I began my scholarly work on the history of multimedia when I discovered, much to surprise and dismay, that most people thought it all started in the 1980s with the personal computer and the CD-ROM. Nothing could be further from the truth! I was living in San Francisco, not far from Silicon Valley, where the technological intelligentsia believed you needed a computer to experience multimedia. I was determined to get to the truth: my training as a composer and media artist had already informed me that there were numerous artistic precedents prior to the CD-ROM. In fact, the word “multimedia” or “multi-media,” as it was first spelled, had been around since at least the 1960s, describing various manifestations of avant-garde theater, mixed-media, performance art, installation, and other uncategorizable forms involving video, film and electronic music. In the course of my research, I eventually settled on the 19th century opera composer Richard Wagner as a good place to begin my history, who believed that music drama constituted the greatest synthesis of the arts. This led to the publication of my book in 2001, Multimedia: From Wagner to Virtual Reality.
Fast forward to my MoMA course, Catalysts: Artists Creating with Sound, Video and Time, I sped past Wagner in order to concentrate on the installation and performance art that revolutionized the 1960s. This historical research, based on MoMA’s extraordinary role in helping to shape the medium, only confirmed what I had been saying all these years: it’s not about the personal computer, it’s about how we experience the integration of media through our senses. It’s also about how artists have exploited media to create a more total experience, what Wagner called the Gesamtkunstwerk (total art work), a term that helps to describe the multi-sensory immersion in sight and sound we now associate with the advanced technological forms of today’s digital multimedia.
In Catalysts, we begin our history with the seminal work of the Swiss sculptor, Jean Tinguely’s Homage to New York from 1960, the infamous self-destructing sculpture that blew itself up in front a crowd of startled guests in the Sculpture Garden of the Museum of Modern Art. I interviewed the art historian Dore Ashton, who was there on that cold, rainy day, and experienced the 27-minute spectacle that engulfed the spectator’s senses in a fabulous display of noise and smoke and destruction. Yes, the 1960s had begun.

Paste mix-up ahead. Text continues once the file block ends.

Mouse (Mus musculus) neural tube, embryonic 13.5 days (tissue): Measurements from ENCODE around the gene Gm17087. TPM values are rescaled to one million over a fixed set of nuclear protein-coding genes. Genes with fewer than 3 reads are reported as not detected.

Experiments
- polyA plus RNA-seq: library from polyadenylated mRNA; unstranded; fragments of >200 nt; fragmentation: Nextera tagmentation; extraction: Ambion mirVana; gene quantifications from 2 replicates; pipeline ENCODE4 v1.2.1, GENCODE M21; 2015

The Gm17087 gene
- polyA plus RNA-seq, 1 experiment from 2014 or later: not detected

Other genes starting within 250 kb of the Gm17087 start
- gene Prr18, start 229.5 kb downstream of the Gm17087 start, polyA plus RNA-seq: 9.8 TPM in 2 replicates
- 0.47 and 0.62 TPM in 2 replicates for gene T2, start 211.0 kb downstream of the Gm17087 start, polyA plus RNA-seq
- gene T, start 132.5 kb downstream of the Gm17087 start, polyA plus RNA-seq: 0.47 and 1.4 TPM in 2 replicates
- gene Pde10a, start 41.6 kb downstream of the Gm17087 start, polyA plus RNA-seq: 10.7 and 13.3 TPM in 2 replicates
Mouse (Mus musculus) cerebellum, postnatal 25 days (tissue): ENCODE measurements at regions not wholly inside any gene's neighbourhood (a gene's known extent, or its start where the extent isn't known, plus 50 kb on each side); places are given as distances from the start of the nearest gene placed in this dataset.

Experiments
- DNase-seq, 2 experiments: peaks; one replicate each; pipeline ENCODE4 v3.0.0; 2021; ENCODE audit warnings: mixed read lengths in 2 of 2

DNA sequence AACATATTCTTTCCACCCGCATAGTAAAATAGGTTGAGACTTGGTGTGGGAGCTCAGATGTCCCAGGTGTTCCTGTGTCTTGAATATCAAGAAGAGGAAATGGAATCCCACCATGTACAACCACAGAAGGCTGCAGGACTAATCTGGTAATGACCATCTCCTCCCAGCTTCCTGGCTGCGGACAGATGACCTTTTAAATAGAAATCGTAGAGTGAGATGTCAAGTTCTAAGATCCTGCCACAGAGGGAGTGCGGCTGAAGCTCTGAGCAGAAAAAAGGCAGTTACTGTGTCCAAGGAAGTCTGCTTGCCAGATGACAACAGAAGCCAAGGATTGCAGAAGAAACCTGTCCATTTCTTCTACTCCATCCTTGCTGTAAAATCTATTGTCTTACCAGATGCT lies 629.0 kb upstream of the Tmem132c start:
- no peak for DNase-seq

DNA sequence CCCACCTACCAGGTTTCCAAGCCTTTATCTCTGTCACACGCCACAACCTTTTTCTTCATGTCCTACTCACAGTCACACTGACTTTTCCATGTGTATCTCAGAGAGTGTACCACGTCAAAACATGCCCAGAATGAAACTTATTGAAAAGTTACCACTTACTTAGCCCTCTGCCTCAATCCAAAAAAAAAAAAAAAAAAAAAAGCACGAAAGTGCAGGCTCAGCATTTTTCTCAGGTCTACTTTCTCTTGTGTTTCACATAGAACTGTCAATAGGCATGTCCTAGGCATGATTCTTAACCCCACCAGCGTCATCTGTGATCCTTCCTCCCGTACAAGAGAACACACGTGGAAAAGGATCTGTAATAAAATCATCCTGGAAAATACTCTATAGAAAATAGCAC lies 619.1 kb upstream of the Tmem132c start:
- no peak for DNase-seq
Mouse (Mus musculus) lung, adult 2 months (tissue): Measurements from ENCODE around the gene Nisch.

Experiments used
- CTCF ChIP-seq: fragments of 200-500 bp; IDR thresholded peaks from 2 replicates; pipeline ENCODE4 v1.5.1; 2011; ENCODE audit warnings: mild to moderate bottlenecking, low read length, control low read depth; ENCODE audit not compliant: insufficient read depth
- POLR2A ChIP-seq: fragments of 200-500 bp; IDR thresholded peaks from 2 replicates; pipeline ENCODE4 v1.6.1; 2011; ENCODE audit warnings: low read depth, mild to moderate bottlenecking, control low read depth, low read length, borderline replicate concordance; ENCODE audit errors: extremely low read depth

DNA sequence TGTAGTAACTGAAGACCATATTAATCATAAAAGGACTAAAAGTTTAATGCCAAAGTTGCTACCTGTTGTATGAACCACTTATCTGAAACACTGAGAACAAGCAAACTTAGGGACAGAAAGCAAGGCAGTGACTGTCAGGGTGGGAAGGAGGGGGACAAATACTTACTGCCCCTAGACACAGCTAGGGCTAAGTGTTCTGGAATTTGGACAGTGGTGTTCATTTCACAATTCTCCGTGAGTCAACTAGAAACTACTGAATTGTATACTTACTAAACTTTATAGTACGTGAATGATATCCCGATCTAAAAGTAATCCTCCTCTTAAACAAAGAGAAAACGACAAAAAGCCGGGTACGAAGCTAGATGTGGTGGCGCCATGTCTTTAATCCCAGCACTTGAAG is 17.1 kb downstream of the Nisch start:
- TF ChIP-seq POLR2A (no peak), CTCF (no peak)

In Catalysts, we look at how Homage to New York took place at the same time as the early Happenings were exploding on the scene in downtown New York, a notorious avant-garde movement led by painters and theater artists, most notably Allan Kaprow, Robert Whitman, Claes Oldenburg, and Jim Dine. Dine, in his 1960 performance, The Smiling Workman, took the sensory nature of multimedia to heart, drinking a bucket of paint on stage while emoting on the tribulations of life, love and existence.
Clearly, our largely untold history of multimedia as catalyzed by the artistic avant-garde, tells a very different story of the origins of multimedia, a narrative that sheds new light on the emergence of the personal computer and the CD-ROM in the 1980s. It is important for the record book to give credit where credit is due: neither Steve Jobs nor Bill Gates invented multimedia! Let us hope that cultural history can guide our understanding of technological achievement and its impact on the arts, even when that achievement only lasted for 27 minutes, in one glorious act of mechanical suicide.